Absolutely. I always root for the underdog, especially if that underdog has a checkered past and is trying to make amends like Wade is. Americans especially love giving second chances. Whether it’s a politician or an athlete, we’re always hoping that folks will be willing and able to redeem themselves.

Easter’s slow but eventual forgiveness of her father’s absence and past behavior is an emotional journey to witness, especially when in Chapter 34 she prevents his arrest. Do you think it’s true what they say – children can see the good in a person?

I think so. I also think children understand the purity and immediacy of emotion in ways adults preclude themselves from understanding them. Easter loves her father, and eventually it grows to be an uncomplicated love, despite his past behavior. She does everything she can to protect and nurture that love. Adults love with caveats; children love with consistency and purity.

Your novel is set against a backdrop of professional baseball. Have you played the sport yourself? Can you explain for a British readership what it was that attracted you to it as the setting for your story?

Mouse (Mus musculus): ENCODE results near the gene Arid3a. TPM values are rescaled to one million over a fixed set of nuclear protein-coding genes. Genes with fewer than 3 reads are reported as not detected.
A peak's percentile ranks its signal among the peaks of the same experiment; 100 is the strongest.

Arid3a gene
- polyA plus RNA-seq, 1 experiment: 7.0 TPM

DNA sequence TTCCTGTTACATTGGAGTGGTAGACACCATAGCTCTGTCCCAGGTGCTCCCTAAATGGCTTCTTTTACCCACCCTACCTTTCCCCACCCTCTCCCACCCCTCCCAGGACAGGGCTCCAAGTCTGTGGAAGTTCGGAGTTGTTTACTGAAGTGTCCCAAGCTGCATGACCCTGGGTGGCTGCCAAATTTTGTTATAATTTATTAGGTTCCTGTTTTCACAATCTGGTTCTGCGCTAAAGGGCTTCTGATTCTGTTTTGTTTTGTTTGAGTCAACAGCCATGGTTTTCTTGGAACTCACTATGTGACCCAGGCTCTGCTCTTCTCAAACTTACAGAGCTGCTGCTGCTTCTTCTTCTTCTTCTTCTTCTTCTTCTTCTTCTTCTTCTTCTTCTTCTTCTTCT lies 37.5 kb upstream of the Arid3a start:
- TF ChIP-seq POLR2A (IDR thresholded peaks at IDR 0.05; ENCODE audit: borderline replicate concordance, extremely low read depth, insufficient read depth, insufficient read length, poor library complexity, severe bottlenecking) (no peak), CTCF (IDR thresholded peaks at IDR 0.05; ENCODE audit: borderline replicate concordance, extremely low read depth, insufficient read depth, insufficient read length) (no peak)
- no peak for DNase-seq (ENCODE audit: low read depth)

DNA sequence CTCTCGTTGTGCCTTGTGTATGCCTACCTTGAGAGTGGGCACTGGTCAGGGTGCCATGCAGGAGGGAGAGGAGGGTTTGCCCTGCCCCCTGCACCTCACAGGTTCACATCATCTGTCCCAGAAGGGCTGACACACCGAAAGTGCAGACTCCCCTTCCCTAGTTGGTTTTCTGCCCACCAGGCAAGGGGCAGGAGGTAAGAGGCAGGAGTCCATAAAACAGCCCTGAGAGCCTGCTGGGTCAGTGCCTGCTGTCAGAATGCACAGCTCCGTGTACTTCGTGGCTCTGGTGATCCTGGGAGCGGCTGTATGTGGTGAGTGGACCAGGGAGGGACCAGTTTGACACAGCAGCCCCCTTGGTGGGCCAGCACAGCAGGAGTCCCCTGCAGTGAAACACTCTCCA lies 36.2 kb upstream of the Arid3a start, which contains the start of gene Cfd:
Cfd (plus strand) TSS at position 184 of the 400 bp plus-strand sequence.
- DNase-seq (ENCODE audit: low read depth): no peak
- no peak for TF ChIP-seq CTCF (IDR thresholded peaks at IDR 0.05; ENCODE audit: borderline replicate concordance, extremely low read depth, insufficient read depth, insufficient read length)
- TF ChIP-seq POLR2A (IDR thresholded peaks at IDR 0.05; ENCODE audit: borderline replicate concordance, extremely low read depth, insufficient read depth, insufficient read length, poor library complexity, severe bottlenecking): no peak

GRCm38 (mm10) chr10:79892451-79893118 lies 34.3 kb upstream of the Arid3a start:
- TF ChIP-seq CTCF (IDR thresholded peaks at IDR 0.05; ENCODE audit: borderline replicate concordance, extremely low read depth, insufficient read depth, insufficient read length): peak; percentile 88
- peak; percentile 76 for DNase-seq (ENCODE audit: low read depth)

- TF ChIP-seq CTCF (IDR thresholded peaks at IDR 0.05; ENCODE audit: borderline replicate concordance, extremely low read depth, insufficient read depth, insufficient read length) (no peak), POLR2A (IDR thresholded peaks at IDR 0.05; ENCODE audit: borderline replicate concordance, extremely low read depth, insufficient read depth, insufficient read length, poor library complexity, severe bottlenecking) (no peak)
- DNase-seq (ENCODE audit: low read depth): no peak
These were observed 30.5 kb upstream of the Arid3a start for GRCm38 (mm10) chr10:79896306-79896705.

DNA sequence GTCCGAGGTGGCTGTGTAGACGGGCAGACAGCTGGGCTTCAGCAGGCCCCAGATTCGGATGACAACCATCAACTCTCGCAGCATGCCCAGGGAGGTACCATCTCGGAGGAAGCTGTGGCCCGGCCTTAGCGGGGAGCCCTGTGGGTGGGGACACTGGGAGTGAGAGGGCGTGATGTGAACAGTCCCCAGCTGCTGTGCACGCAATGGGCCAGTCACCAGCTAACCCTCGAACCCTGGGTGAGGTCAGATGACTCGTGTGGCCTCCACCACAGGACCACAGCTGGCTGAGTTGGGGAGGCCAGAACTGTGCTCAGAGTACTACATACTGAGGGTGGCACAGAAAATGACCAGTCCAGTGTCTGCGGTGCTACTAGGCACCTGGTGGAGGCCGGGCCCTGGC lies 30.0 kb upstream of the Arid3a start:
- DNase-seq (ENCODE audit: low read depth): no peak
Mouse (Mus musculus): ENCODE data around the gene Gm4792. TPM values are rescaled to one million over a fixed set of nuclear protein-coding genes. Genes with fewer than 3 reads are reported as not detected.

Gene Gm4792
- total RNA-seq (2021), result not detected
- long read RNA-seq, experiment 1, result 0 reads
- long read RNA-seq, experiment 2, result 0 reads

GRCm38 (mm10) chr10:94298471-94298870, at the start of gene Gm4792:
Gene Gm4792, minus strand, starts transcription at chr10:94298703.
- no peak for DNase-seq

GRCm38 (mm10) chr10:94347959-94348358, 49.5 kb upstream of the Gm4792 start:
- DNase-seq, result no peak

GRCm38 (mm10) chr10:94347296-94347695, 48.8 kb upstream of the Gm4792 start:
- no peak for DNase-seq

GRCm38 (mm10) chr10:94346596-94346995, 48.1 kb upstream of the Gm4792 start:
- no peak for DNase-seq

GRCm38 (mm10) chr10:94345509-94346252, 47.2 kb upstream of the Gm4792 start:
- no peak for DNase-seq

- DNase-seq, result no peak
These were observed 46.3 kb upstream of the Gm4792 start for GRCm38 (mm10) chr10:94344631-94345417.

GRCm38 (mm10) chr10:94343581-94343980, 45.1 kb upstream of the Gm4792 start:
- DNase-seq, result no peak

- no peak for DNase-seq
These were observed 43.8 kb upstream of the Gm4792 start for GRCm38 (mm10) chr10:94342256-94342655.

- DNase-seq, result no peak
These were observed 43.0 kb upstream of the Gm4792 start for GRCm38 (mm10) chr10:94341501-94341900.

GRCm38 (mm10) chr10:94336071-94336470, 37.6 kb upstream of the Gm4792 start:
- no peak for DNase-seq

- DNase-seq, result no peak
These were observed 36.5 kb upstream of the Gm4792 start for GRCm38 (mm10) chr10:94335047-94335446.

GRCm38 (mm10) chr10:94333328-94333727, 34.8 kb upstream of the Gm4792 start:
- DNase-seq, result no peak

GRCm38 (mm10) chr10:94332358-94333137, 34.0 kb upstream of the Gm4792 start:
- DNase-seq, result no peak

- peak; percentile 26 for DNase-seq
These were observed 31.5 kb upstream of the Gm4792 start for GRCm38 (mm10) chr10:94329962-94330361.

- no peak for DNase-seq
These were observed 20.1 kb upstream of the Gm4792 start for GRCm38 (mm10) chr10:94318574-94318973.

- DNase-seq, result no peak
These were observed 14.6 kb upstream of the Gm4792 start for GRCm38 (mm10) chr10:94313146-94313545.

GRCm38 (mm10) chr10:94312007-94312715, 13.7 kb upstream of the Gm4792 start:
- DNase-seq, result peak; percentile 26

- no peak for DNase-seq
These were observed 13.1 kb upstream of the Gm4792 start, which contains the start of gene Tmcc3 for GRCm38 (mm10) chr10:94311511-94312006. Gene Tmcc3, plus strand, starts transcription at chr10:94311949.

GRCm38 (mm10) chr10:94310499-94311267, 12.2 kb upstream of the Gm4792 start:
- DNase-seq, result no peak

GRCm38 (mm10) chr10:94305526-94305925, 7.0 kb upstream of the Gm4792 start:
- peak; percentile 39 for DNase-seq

Like a lot of boys growing up in America, I played a lot of baseball, and I still follow the professional game. It’s hard to say what makes Americans love baseball. It’s referred to as “the boy’s game” and “America’s pastime,” and I think there’s a sense of innocence and wander attached to it. I think the game looms large in the American imagination. Aside from presidents, our earliest national heroes were baseball players.

What other themes were you interested in addressing in the novel?

I’m really interested in the Renaissance idea of “seeming, not being,” which is ironic because the state of North Carolina’s motto is “to be, rather than to seem.” I’m always interested in people who seem one way but end up being another person altogether. Wade seems like a total loser, but maybe he’s not. I played with this idea in A Land More Kind than Home as well.

What do you hope people will take away from reading your book?

I hope they’ll remember that you can’t choose your family, but that doesn’t mean you can’t love them and seek to understand them.

Who are your favorite authors, and which writers have most inspired your own writing?

My favorite writers are the North Carolina writers I grew up reading: Thomas Wolfe, Kaye Gibbons, Clyde Edgerton, Wilma Dykeman, Fred Chappell, and Ron Rash.

And finally, what’s next for Wiley Cash?

I’m currently at work on a novel about the role of women in an infamous cotton mill strike in my hometown of Gastonia, North Carolina, in 1929.